The western media are harping on relentlessly about great anti-hijab protests which they assure us are happening all over Iran, and which they claime are being met with ever more violent repression by a ‘vicious and violent regime’. The nail that they are trying to hang this deceitful web of lies on is the story of Mahsa Amini, a 22-year-old Kurdish woman.
The known facts – of the sad death of this young woman – are as follows: during a shopping trip to Tehran with her family, she had emerged from a metro station and entered Talaqani park, where she was walking with three female and two male relatives, including her brother Ashkan. The group was approached by members of the ‘morality police’, who said she was in breach of the islamic dress code. Two of the women were given warnings, but Amini, despite pleas from her aunt that she was from out of town, the dress code being much less observed in many smaller towns and rural areas, was directed into a van to be taken to a police station for a correction lesson.
These ‘lessons’ are usually a 60-minute lecture before being released. A video recording from the station released by the police shows Mahsa Amini standing alone, collapsing onto a chair and then to the floor. She had had a stroke or a heart attack, and died before the ambulance got her to hospital.
This was, of course, an unfortunate and terrible occurrence, but it is one that does happen from time to time to people anywhere in the world. Some of the grieving family have blamed the ‘morality police’ for Mahsa’s death, and the increased stress of the incident may well have been a trigger in some way, but to someone who is unknowingly especially vulnerable, many things could have contributed – the shopping trip to the big city, the noise and bustle even. Clearly something, even if it might not have been greatly stressful for a person in good health, increased the likelihood of this tragedy for Mahsa.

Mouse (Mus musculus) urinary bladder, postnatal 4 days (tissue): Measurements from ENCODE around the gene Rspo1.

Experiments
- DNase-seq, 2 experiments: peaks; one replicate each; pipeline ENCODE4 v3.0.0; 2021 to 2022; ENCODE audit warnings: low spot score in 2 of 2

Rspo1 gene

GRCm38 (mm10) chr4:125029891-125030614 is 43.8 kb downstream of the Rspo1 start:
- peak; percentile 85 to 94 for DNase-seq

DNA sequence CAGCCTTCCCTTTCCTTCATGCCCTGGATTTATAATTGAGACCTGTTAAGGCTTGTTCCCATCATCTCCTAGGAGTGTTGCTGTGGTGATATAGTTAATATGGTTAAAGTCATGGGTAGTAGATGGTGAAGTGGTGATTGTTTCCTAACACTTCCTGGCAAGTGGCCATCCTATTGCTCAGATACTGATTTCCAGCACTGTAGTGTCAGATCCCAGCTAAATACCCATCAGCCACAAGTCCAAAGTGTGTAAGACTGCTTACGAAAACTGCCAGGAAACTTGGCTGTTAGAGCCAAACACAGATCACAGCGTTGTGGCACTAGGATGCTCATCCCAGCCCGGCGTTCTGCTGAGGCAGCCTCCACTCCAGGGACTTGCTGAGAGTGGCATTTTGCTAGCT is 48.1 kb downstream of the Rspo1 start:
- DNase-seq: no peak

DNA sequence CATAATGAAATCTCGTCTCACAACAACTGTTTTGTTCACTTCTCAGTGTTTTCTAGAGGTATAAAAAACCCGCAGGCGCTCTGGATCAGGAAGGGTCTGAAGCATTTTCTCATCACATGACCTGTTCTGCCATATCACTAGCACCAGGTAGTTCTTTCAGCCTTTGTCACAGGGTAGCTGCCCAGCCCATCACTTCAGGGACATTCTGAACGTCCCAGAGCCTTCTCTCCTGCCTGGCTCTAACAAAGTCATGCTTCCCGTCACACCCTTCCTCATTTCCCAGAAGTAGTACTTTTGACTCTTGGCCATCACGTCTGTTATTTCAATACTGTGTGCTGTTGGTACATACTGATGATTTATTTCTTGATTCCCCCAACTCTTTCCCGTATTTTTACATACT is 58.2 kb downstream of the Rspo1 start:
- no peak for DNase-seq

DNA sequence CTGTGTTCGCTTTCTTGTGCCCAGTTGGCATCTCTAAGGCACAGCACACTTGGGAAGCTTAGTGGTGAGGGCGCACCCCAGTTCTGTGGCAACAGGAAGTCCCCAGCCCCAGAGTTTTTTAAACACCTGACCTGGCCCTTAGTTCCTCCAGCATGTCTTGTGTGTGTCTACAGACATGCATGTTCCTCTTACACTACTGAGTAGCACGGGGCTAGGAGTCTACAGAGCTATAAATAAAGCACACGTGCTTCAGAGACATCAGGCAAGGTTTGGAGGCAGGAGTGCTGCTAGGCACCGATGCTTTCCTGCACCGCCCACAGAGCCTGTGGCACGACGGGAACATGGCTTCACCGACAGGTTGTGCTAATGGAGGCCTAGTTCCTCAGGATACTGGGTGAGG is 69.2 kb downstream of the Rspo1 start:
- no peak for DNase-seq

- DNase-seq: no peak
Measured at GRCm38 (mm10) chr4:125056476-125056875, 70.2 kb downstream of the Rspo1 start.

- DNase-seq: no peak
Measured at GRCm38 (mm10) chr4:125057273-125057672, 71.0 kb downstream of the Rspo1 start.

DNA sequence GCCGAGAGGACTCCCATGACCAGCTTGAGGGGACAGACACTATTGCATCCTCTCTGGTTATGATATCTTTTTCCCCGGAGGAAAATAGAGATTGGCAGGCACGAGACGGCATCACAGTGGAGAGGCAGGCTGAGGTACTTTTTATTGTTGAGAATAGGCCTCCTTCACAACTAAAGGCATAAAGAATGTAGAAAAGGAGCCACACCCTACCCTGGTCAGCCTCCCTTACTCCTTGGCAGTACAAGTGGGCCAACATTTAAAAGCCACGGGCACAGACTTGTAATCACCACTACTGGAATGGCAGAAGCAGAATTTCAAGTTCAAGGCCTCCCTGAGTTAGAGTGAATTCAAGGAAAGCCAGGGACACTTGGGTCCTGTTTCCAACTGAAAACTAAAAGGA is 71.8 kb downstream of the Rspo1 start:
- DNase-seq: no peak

Western forces, media, NGOs, spy groups and the rest all grabbed at the story and have twisted and ‘gilded’ it beyond any recognition, doing their level best to turn it into a tale of state terror by the Iranian government and hoping thereby to rouse an anti-government ‘popular’ uprising throughout Iran.
All the usual suspects have been given the usual amount of airtime on imperialist media outfits to try to convince the world that a counter-revolution (they would call it a revolution, of course) has flared up, and that blood was running on the streets all over Iran as the masses rise up against a hated islamic dictatorship that is resorting to extreme violence to keep the people down.
Of course, nothing of the sort has happened. The masses support their government for the most part, are proud of their country’s achievements, and the living standards of the majority are deemed by them to be generally good.
Morality dress codes come and go in all societies and Iran is not alone in this. We know from hundreds of ordinary everyday bloggers in Iran, people who daily record and transmit pictures of their streets and communities, that riot situations have been very rare. Those few that have taken place have been manufactured by western interests.